Hormel’s Spam in Ad Return

NEW YORK Whether you use Spam a little or, as they do on Broadway, Spamalot, it’s good to know that the quirky food product with the storied past has a sense of humor.

The luncheon meat was a staple among U.S. soldiers during World War II (which gave rise to the acronym “Special Purpose Army Meat”), and more recently it has become a prop for Monty Python and a term for unsolicited e-mail.

But Hormel Foods knows a good thing when it sees it and this month will launch a campaign that embraces both the fun aspect of Spam as well as its popularity. Three 30-second animated TV spots, Spam’s first print ads in five years and a redesigned Web site, all via BBDO, Minneapolis, illustrate Spam’s “cravability,” especially when it comes to Spamburgers, Spam singles and Spam Lite. TV will break Jan. 14 in 31 markets; print will launch Jan. 21 in national consumer magazines, as well as publications that cover hunting, Nascar and other target groups.

Hormel wants the campaign to reenergize consumer interest in the line. The company said it sells 90 million cans of Spam in the U.S. per year (the leading state on a per capita basis is Hawaii). But according to Hormel’s 2007 fiscal statement (ending Oct. 28), results from the grocery products division “were disappointing, primarily caused by a soft quarter from the Spam family of products . . . We expect the grocery products segment will have a slow start in fiscal 2008 [but that] the results will improve as the year progresses.”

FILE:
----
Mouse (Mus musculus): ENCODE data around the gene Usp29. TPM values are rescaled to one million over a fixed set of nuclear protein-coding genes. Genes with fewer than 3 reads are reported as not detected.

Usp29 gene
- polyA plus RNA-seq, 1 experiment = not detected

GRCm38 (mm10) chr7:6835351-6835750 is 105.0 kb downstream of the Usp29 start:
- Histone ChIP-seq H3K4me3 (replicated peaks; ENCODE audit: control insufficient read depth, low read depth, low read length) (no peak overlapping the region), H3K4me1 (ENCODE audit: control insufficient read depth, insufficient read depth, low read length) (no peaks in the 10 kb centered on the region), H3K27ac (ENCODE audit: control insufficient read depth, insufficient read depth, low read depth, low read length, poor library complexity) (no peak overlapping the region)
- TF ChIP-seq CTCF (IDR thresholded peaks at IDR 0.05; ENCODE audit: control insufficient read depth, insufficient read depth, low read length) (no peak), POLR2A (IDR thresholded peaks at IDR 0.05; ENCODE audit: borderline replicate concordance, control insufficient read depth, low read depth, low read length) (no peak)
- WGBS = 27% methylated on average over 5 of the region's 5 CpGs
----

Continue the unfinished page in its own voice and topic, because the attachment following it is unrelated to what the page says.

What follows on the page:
In the TV spots, animated figures from public works signs such as walk/don’t walk, roadwork ahead and school crossing come alive at the sight of Spam. In one, “construction workers” chase down a guy carrying Spam in his grocery bag. In another, a man grilling Spam in his backyard is hounded by street safety figures, including a “buckle up when driving” guy who can’t unbuckle himself from his sign. In the third, a Spam truck is pursued by a figure riding a deer that has jumped off a “deer crossing” sign.

Print mirrors a game of Scrabble, with the letters on Spam cans missing to spell “_ _ AM” or “_ P _M” to indicate that the product can be used any time of the day. Spam.com has been rebooted to provide quicker and better access to such interactive features as exploration of the two Spammobiles and their tour dates, the Spam fan club and retail store, recipes and answers to frequently asked questions, such as “What does Spam stand for?” (According to Hormel, “The truth is, ‘Spam’ doesn’t really stand for anything.”)

“We’ve been pretty consistent focusing on the fun and healthy aspects of Spam,” said Swen Neufeldt, group product manager, associated brands at Hormel, Austin, Minn. “It’s an iconic brand. But with this campaign, we want people to see Spam and then put it on their shopping lists.”

Spend was not disclosed. Hormel spent $2 million on media on Spam in 2006 and $1.1 million January-October 2007, per Nielsen Monitor-Plus.